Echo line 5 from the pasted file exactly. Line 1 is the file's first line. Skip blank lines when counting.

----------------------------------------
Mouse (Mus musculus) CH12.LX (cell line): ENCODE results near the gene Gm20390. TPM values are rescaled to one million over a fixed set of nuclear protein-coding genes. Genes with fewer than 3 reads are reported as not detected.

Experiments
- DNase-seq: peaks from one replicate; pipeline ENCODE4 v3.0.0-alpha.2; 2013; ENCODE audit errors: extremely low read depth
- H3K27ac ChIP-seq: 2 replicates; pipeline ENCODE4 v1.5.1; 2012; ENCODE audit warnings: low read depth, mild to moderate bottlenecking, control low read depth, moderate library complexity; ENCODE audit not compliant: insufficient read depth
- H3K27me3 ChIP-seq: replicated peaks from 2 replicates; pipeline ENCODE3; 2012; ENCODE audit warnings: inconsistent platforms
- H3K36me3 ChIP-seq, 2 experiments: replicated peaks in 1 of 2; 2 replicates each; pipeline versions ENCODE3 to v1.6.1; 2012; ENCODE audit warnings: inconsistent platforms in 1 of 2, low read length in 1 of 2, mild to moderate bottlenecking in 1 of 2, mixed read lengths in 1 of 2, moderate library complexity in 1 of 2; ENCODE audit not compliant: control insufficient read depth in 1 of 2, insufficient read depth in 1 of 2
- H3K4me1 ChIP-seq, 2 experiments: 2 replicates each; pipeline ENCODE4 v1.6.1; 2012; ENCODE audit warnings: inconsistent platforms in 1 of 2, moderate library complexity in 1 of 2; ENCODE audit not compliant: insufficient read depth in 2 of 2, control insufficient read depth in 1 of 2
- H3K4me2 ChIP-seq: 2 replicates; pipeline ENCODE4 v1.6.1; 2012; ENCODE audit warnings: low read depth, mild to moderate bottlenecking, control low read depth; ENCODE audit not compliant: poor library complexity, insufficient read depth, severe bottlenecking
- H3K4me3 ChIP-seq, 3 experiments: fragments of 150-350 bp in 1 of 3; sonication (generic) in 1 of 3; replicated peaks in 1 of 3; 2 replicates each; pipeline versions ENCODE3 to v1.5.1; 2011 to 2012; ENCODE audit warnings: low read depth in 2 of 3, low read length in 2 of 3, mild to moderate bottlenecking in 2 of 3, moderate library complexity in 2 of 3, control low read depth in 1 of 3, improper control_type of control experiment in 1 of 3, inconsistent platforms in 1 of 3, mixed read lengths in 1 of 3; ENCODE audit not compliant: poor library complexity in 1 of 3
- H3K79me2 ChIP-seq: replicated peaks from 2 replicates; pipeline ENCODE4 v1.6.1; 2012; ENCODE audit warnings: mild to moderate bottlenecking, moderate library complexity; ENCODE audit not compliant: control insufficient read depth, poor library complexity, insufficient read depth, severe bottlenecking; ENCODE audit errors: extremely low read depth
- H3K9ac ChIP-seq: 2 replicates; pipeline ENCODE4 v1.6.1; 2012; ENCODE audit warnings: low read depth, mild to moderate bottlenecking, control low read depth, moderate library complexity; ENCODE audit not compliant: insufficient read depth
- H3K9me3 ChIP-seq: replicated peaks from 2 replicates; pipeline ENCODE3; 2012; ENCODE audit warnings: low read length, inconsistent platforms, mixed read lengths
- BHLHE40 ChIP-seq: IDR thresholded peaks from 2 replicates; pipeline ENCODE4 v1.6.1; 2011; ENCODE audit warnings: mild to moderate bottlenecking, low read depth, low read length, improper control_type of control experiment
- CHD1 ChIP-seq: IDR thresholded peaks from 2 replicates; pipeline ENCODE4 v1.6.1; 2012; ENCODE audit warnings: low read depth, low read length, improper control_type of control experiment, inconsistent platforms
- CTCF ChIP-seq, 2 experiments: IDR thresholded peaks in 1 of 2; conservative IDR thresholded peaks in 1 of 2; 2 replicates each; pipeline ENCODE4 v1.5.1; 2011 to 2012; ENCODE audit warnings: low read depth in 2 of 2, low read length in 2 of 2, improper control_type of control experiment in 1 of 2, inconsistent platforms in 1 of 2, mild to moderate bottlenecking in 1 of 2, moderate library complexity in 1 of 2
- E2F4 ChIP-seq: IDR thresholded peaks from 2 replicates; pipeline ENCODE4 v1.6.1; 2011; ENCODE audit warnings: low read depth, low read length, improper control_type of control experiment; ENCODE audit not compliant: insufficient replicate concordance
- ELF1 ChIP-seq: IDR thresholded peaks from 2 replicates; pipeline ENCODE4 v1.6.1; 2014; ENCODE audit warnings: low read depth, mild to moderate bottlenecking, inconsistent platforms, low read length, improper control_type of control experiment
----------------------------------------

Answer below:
- H3K27me3 ChIP-seq: replicated peaks from 2 replicates; pipeline ENCODE3; 2012; ENCODE audit warnings: inconsistent platforms